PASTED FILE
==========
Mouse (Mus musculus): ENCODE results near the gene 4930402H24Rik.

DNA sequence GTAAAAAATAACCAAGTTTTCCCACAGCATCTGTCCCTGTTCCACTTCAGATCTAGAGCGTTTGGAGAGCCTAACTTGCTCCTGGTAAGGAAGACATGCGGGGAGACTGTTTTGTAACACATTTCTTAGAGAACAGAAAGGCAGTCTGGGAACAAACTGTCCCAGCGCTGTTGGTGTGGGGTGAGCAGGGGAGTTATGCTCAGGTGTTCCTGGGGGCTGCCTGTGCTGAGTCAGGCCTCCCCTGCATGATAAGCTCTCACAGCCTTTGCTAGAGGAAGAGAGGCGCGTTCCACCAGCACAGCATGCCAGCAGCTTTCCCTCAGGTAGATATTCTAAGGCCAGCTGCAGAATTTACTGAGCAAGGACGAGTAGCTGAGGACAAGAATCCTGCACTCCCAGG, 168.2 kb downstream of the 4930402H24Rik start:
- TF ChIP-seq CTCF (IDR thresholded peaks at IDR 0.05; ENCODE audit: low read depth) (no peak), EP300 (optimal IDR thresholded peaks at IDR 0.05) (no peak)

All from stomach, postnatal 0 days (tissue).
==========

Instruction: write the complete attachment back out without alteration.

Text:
Mouse (Mus musculus): ENCODE results near the gene 4930402H24Rik.

DNA sequence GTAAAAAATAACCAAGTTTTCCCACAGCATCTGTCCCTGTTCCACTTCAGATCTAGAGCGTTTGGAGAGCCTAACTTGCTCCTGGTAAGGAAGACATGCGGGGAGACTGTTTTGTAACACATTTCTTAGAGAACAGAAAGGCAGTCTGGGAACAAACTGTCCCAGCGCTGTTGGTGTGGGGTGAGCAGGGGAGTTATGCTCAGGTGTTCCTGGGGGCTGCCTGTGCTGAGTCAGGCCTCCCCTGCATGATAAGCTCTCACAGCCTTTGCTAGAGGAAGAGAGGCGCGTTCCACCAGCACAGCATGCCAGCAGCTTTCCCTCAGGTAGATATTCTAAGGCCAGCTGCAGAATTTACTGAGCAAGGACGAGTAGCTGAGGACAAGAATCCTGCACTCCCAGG, 168.2 kb downstream of the 4930402H24Rik start:
- TF ChIP-seq CTCF (IDR thresholded peaks at IDR 0.05; ENCODE audit: low read depth) (no peak), EP300 (optimal IDR thresholded peaks at IDR 0.05) (no peak)

All from stomach, postnatal 0 days (tissue).